With task-shifting of normal pregnancy and childbirth care to midwives, the workload on doctors/obstetricians declines significantly. Moreover, it makes the provision of maternal care more cost-efficient by avoiding unnecessary medical interventions, particularly caesarean sections.
Although caesarean surgery can be life-saving, the procedure should be performed only when medically indicated, and not due to the increased work-load and time-crunch of doctors and specialists, and demands from clients among other factors. In India, the percentage of caesarean deliveries has actually increased from 17.2% to 21.5% between 2015-2016 and 2019-2021 whereas the WHO recommends that caesarean section rates should not exceed more than 10-15% in any country.
In India, there is an existing cadre of nurse-midwives performing a share of all deliveries in the public health system. In a landmark move in 2018, the Government of India initiated the formation and institutionalisation of a new staffing cadre of ‘Nurse Practitioner in Midwifery’.
Through the ‘Midwifery Service Initiative’, the Government has committed to train about 90,000 midwives informed by ICM standards. The focus is on setting up a robust midwifery education system and a scalable model of midwifery-led care units.
While the foundation towards ending preventable maternal deaths has been firmly laid, the following building blocks can accelerate the improvement of maternal healthcare:
Training and beyond. The new cadre of midwives need initial on-job handholding to implement learned best practices and in the process gain confidence in providing international standard quality care in labour rooms. Moreover, midwives should be supported by a strong referral linkage system for emergency obstetric care. This will ensure that over time they become an inextricable part of maternal healthcare.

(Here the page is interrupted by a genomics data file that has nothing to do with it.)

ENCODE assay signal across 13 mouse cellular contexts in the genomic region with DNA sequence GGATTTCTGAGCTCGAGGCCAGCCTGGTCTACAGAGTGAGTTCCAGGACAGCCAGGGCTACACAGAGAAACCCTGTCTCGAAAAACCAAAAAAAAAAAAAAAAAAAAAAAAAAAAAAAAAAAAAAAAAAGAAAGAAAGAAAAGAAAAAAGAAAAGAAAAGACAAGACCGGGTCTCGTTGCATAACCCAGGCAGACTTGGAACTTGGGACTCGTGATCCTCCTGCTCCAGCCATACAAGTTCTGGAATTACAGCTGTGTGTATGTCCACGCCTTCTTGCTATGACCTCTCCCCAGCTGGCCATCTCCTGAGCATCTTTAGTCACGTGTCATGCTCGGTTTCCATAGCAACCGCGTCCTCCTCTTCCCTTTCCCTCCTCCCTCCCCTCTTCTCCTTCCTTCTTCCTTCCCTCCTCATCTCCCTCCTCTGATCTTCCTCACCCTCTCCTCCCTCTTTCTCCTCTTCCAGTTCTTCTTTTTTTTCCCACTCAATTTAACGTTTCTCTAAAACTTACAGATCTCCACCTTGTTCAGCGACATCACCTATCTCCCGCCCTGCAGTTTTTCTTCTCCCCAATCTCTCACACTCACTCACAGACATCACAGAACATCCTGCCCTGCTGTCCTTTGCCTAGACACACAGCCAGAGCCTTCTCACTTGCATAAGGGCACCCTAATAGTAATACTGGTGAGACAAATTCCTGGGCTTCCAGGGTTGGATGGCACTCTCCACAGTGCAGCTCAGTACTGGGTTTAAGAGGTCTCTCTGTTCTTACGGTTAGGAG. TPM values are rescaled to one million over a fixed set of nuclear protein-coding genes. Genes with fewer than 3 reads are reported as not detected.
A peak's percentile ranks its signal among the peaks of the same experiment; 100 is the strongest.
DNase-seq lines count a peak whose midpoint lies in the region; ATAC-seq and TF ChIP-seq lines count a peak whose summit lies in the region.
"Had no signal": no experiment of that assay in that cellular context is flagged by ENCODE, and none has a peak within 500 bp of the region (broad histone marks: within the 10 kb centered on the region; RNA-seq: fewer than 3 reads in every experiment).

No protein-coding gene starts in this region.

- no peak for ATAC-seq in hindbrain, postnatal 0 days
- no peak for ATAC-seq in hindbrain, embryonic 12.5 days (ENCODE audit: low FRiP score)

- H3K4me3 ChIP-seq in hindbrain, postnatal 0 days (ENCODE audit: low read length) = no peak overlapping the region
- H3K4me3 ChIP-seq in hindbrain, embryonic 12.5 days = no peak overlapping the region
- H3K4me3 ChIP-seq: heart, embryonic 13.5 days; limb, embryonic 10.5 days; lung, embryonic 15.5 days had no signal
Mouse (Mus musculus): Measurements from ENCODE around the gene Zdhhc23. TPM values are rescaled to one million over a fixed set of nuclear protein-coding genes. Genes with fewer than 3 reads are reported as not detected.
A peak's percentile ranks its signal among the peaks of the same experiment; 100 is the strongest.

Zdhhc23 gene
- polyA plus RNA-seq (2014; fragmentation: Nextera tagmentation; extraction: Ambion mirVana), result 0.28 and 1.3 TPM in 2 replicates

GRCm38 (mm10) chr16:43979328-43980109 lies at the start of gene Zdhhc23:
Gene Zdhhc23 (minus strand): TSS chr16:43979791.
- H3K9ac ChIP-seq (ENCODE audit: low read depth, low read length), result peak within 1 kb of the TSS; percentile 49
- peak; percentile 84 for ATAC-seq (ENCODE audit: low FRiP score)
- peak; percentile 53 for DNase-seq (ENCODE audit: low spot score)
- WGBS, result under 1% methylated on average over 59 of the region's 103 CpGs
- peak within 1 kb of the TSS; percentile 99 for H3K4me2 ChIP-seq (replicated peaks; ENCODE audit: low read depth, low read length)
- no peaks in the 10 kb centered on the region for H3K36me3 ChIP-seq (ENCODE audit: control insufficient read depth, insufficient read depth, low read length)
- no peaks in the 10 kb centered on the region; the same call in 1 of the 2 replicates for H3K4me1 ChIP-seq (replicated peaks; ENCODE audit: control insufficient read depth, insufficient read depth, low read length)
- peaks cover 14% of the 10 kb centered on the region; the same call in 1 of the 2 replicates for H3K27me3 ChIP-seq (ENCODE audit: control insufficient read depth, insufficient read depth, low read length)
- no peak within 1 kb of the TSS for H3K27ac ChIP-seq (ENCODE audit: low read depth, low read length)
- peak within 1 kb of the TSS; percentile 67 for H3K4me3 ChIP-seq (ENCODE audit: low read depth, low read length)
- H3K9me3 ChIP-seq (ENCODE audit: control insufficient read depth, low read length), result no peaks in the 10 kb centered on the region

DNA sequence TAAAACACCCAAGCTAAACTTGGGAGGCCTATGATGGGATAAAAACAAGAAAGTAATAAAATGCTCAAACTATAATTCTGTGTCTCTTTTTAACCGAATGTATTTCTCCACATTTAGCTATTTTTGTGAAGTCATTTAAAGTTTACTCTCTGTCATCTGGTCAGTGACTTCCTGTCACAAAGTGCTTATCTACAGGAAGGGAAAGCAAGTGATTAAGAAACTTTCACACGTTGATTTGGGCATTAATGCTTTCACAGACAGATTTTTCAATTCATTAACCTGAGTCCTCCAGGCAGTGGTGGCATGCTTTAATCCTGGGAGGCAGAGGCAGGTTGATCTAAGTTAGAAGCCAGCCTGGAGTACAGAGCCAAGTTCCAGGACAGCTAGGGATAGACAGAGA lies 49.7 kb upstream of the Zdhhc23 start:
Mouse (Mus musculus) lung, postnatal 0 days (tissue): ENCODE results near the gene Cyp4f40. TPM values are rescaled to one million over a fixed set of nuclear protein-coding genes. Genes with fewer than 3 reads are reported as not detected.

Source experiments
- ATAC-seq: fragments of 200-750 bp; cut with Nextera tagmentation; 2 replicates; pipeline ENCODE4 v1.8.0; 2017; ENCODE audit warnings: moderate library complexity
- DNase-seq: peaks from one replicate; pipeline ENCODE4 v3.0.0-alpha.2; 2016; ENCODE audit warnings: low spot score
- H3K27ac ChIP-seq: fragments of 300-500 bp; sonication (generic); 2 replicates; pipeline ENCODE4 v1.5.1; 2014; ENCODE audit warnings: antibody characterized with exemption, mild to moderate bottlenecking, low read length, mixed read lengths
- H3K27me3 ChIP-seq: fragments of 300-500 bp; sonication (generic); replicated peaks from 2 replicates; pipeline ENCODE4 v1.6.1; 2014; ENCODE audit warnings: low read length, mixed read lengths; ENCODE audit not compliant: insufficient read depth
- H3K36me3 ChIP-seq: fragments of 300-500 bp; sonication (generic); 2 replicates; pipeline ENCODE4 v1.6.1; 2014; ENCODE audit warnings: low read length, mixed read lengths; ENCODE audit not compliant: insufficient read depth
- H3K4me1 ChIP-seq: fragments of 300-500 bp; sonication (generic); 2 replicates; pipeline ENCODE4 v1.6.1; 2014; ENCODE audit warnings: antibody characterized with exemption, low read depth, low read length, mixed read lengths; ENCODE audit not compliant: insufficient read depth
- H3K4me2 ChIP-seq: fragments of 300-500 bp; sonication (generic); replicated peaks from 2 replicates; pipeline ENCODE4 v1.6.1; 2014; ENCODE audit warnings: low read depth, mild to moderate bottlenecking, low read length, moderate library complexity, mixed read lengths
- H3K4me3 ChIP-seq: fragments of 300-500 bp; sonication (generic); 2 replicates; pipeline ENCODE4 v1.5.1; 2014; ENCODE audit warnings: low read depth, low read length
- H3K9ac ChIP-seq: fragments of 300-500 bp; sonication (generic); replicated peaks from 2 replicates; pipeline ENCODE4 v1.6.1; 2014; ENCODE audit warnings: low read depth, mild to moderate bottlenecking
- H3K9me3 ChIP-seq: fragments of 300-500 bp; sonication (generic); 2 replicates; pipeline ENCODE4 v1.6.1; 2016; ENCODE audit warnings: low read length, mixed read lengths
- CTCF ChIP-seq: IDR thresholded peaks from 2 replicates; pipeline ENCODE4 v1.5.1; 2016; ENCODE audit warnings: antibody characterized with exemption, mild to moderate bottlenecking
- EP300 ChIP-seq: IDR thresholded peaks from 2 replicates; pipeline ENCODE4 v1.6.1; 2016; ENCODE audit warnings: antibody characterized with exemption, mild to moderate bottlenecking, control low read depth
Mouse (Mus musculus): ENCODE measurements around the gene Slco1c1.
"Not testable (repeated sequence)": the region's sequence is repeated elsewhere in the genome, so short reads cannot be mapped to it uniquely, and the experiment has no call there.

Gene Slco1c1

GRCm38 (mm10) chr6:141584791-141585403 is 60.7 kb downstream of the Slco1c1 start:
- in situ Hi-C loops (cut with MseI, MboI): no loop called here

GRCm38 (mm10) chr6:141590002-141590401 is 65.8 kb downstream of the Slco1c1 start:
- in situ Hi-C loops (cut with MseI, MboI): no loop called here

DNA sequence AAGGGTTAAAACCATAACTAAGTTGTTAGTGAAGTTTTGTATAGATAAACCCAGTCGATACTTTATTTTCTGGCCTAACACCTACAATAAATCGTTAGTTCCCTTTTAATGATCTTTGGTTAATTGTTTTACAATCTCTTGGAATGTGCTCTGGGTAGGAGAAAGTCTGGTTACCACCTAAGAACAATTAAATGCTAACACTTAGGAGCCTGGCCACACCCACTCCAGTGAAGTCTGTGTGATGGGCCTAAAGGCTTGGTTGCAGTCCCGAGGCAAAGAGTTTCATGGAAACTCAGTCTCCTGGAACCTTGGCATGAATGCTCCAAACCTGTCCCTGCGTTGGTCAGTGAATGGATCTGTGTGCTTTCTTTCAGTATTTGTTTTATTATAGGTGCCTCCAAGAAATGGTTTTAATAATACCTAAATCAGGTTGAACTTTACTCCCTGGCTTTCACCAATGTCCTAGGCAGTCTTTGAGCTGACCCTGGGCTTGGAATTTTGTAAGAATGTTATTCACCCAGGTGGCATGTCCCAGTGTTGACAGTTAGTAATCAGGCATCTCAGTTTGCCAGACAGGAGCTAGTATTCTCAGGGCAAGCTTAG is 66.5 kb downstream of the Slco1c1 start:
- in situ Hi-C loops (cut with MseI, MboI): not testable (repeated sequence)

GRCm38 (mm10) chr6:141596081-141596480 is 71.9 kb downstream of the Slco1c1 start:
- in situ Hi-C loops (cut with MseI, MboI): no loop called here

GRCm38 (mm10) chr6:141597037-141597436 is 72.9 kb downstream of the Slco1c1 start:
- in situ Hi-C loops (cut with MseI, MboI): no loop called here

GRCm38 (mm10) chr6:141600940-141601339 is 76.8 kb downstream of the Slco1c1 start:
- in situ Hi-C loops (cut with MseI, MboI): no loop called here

Policies for long-term retention. Development of policies which take into account job-satisfaction, defining career trajectories, competitive salaries and motivators for midwives. This will help not just in the retention of these high impact staff but also the programme’s sustainability and eventual growth.
Shifting to state-of-the-art training models. Introducing a technology-driven approach as part of the training curriculum will enable midwifery students to replicate a plethora of real-world situations to gain clinical experience without putting patients at risk.
Bolstering acceptance of midwives. Up until now, pregnant women would approach physicians or labour room nurses as their first contact with the health system for deliveries.
Promoting the synergistic nature among midwives and doctors/obstetricians is a definitive first step. Nurse Practitioners in Midwifery (NPMs) are the missing piece in the Maternal Health puzzle.
Investing in empowered midwives is one of the surest ways to safeguard life and protect the health and well-being of all. As a lynchpin for women’s health, the role of midwives in upholding women’s rights and ending preventable maternal deaths cannot be underestimated. Let’s give midwives the recognition they deserve by investing in their future and the future of the nation.
(Andrea Wojnar is the Representative, UNFPA India and the Country Director for Bhutan)